Secrets for selling your home in the winter

By Geoff Kirbyson

If the opinion of visiting NHL players is any indication, it’ll be tougher to sell your house during the winter than it is in the spring or summer.

According to a new poll of professional hockey players from ESPN, Winnipeg is the least desirable road trip on the NHL schedule with 42 per cent
of players placing it at the top. Or maybe that’s the bottom.

Buffalo was next at 34 per cent followed by Edmonton at 10 per cent and Calgary and Ottawa at four per cent each.

“Winnipeg. It’s always cold,” one player said. “Tough rink to play in. It’s just dirty — you walk around the city and feel like you need to wash your face after you go outside. So nothing about it is very exciting.”

With all due respect to this anonymous player, we know it’s cold in the winter here and the sand we put on the roads can make it dirty at times. When snowplows pile up dirty snow in front of our houses, we realize it doesn’t make would-be buyers speed-dial their mortgage brokers.

That’s why it’s important to prepare your house properly if you plan to sell it before the playoffs start. The top priority, according to Catherine Schellenberg, president-elect of WinnipegREALTORS®, is making sure it’s accessible to all visitors to walk around.

“Put salt down on the walk way, keep it clear. (Would-be buyers) aren’t going to be able to walk around the whole back yard but they need to be able to access the garage,” she said.

“You don’t know who your buyer is going to be. They might have accessibility issues. Having unkept walkways is not only a hazard but it could cause the agent to cancel the appointment and move on to the next property.”

So, if you’re not able to do the shovelling yourself, hire somebody.

Once people have successfully navigated your
immaculate sidewalk, they’ll want to walk into a cozy house so make sure to man the thermostat appropriately.

“There’s nothing worse for a potential buyer than to walk in and it’s freezing,” Schellenberg said.

You can’t do anything about the dwindling sunlight that comes through your windows during the shorter days but you can make sure that your house is well-lit. You might also want to do your best to have your house available for showings early on a weekday or during the day on the weekend.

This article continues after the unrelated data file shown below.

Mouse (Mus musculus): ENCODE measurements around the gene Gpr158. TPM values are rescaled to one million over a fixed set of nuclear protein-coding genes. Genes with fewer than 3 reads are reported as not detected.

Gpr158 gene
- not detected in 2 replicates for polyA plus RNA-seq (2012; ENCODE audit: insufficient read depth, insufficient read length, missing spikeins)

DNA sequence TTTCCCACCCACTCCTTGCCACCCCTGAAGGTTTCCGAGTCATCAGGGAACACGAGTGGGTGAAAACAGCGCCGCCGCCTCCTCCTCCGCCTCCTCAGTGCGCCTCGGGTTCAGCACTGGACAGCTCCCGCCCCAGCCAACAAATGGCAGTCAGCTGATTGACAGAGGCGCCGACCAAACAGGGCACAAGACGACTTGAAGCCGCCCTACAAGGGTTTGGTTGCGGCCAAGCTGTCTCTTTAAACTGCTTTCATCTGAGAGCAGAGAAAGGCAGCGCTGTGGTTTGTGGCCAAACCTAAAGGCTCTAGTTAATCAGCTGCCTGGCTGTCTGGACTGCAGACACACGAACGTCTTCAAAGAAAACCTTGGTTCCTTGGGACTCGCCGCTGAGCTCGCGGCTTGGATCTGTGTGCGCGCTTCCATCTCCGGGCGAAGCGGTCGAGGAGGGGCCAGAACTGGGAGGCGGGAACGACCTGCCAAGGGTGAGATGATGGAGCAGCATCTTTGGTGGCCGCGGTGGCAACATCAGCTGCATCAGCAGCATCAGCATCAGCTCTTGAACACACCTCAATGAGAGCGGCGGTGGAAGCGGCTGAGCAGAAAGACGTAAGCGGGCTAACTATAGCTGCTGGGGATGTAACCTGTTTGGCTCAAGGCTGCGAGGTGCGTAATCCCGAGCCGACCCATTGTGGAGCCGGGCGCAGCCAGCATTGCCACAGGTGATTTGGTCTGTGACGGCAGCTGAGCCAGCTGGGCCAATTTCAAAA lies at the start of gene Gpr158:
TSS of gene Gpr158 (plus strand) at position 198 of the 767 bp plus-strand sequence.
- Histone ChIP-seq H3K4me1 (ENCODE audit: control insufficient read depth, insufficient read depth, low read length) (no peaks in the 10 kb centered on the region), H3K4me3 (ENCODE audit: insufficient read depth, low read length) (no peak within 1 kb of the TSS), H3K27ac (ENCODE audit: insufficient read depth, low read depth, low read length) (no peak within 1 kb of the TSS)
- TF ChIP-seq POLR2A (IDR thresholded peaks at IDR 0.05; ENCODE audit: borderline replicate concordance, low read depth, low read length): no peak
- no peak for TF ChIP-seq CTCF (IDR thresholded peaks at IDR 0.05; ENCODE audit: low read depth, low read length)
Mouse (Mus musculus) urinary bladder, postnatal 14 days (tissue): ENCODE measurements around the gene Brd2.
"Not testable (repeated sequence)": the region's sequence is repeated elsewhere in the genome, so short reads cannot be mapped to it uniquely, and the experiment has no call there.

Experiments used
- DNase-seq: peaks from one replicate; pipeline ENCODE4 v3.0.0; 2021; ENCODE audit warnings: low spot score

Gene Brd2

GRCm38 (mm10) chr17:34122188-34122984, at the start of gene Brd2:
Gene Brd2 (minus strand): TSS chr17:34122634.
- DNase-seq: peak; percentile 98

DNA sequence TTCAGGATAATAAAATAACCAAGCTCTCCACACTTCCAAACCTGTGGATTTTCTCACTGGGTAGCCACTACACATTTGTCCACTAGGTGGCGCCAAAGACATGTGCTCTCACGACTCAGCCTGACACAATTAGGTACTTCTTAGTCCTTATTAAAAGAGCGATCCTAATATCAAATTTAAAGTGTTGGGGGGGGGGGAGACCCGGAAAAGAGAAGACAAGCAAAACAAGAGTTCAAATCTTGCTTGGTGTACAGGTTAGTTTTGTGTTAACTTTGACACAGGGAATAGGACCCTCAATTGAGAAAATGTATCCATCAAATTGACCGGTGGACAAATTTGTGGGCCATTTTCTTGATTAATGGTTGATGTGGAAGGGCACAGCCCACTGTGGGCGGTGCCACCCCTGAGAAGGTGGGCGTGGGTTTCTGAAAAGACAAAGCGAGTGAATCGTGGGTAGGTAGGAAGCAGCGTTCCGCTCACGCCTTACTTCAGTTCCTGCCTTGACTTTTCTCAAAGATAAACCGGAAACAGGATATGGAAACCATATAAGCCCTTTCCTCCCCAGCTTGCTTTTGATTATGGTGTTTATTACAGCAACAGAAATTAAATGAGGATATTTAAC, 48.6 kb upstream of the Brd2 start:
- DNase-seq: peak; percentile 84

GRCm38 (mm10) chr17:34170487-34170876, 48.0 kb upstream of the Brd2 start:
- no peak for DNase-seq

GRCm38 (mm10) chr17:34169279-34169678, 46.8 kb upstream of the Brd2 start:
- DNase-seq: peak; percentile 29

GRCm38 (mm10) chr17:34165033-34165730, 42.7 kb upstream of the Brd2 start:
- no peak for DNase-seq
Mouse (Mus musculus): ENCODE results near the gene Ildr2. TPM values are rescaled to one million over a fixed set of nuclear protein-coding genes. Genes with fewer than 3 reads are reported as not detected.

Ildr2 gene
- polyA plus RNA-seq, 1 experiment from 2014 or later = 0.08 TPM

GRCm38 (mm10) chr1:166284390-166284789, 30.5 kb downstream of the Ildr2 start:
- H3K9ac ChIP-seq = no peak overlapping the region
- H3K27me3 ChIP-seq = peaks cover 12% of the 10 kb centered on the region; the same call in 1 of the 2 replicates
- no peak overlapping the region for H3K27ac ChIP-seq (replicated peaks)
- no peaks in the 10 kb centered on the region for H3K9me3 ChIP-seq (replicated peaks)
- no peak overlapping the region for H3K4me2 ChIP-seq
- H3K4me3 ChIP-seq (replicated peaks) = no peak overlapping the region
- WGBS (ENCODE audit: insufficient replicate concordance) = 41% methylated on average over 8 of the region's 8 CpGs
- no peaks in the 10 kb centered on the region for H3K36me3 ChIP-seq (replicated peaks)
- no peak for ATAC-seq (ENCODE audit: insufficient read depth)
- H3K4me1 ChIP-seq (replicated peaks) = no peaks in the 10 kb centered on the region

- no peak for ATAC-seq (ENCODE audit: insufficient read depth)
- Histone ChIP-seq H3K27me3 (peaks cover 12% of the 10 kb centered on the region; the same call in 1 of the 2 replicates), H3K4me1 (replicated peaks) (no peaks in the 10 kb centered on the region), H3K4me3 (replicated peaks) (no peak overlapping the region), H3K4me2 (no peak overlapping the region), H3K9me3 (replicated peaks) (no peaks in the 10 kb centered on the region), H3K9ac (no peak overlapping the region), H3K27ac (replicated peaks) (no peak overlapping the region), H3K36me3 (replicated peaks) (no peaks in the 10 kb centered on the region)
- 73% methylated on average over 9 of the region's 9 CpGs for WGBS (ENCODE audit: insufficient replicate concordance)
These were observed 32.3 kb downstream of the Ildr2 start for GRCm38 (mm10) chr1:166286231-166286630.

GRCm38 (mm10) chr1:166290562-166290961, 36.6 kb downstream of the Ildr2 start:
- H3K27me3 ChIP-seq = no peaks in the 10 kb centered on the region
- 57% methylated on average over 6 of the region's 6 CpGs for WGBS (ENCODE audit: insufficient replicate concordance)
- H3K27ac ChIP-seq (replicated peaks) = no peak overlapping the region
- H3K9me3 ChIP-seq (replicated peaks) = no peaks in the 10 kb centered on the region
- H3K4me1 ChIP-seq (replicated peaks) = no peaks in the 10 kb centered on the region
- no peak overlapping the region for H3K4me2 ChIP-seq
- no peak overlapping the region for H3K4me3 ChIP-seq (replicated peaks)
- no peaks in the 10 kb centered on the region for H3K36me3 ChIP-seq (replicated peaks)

If you have a fireplace, put it on because it presents a nice ambiance. Make sure you have plenty of outdoor mats just inside the front and back doors for boots as well as places for visitors to hang their jackets — unless you don’t want visitors to be there very long. (Hint: you want them there for as long as possible.)

And just because it’s winter outside doesn’t mean you can’t tantalize your visitors with what your house looks like in July. So, sprinkle summertime pictures of your yard and special features, such as a vine-covered gazebo or a rose garden, around the house. The same principle applies if you’ve got tulips blooming in the spring or beautiful fall colours on your trees.

Sellers should’t feel any pressure to list their homes in the spring. Canada Mortgage and Housing Corp. put together a report recently noting that the traditional family has changed and so has the traditional time to put your home on the market.

“There are a lot of single people and couples without kids buying homes. If they find their dream home in November, (they’ll buy it). If you’re transitioning from a home to a condo, I find people are more open to year-round shopping. If you’re moving into multi-family buildings, you don’t have to worry about the outdoor space because that’s done for you.
You can’t always gauge when you have to sell, the reasons could be health-related or an estate sale
or a job. So many things could force the sale of a property,” she said.